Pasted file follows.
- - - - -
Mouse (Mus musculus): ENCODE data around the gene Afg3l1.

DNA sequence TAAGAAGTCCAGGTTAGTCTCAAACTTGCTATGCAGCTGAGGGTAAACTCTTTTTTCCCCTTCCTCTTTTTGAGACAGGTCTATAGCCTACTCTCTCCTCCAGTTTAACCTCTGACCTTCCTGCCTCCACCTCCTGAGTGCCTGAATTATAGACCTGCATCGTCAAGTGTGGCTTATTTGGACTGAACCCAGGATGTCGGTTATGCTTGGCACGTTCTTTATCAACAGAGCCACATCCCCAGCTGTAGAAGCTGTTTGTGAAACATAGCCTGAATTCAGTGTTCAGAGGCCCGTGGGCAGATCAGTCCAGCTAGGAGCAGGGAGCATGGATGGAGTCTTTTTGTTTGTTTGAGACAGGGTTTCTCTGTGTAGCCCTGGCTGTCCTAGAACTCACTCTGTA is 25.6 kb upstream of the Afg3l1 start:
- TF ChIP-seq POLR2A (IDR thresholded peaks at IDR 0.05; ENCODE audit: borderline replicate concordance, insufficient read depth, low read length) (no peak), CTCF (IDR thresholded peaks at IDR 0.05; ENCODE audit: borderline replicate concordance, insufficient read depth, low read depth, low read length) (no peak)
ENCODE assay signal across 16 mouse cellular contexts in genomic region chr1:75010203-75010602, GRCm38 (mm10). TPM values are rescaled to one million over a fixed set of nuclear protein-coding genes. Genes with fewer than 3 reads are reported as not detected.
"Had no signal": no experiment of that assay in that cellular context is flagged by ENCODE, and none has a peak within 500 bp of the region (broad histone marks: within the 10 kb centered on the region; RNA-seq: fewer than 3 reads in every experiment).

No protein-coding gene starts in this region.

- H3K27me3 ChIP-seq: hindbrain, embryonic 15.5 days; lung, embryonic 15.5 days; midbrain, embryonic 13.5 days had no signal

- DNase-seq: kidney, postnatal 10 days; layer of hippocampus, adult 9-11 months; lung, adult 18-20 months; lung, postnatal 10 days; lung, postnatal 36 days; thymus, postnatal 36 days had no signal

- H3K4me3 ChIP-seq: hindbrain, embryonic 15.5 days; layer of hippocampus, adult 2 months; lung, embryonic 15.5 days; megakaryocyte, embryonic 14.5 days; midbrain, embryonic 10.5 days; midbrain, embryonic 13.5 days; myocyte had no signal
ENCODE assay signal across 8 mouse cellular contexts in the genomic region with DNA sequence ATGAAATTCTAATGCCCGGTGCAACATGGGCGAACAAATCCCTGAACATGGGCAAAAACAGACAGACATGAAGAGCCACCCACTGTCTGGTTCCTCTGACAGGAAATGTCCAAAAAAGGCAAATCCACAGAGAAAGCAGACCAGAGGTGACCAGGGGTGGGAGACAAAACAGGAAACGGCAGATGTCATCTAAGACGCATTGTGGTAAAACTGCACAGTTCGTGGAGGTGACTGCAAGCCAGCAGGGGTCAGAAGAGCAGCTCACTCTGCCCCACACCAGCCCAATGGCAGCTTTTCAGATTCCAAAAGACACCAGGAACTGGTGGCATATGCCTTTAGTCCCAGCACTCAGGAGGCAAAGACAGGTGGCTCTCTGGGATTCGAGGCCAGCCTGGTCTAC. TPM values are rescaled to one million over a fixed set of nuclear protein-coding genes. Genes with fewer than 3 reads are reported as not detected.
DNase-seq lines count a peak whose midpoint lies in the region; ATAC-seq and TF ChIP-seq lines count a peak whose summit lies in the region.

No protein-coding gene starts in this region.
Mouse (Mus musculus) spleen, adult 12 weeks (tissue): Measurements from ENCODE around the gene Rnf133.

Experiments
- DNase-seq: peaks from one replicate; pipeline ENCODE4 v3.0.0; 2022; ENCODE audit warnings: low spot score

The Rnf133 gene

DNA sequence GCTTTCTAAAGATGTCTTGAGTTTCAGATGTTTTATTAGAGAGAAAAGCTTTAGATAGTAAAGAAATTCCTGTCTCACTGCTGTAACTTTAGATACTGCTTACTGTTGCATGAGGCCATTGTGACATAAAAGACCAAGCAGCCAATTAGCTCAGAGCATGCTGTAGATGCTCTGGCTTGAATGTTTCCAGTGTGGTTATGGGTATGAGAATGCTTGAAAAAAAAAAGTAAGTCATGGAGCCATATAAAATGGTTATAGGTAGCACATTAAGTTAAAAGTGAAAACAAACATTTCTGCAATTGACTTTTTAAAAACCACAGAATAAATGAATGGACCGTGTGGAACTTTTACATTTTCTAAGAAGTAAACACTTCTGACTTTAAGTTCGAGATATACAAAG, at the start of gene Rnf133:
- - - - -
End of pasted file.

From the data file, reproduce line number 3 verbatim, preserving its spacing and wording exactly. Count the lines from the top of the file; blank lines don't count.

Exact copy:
- TF ChIP-seq POLR2A (IDR thresholded peaks at IDR 0.05; ENCODE audit: borderline replicate concordance, insufficient read depth, low read length) (no peak), CTCF (IDR thresholded peaks at IDR 0.05; ENCODE audit: borderline replicate concordance, insufficient read depth, low read depth, low read length) (no peak)